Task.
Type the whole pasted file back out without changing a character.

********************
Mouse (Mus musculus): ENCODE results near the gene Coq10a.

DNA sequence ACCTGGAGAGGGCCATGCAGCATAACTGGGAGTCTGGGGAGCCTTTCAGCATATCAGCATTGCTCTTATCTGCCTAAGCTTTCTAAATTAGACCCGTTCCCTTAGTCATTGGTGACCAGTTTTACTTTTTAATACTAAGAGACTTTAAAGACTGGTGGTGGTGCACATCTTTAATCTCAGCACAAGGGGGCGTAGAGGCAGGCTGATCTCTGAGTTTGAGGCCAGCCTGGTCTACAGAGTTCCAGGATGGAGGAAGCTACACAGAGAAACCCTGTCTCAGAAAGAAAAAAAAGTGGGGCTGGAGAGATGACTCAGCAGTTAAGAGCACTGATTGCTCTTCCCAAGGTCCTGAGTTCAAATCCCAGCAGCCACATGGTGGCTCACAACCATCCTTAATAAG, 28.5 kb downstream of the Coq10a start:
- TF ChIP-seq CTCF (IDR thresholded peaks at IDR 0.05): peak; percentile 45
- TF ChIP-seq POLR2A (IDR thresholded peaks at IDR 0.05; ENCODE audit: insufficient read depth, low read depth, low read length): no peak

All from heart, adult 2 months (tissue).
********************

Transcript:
Mouse (Mus musculus): ENCODE results near the gene Coq10a.

DNA sequence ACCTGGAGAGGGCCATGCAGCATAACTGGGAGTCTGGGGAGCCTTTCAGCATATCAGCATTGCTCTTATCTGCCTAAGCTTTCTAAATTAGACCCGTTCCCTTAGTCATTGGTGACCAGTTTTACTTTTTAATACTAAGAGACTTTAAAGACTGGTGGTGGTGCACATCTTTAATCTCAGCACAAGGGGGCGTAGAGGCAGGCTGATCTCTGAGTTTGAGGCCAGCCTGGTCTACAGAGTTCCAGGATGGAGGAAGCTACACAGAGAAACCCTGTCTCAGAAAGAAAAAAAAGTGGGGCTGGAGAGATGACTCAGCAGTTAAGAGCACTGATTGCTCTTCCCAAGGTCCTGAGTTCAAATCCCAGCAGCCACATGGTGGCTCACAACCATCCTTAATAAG, 28.5 kb downstream of the Coq10a start:
- TF ChIP-seq CTCF (IDR thresholded peaks at IDR 0.05): peak; percentile 45
- TF ChIP-seq POLR2A (IDR thresholded peaks at IDR 0.05; ENCODE audit: insufficient read depth, low read depth, low read length): no peak

All from heart, adult 2 months (tissue).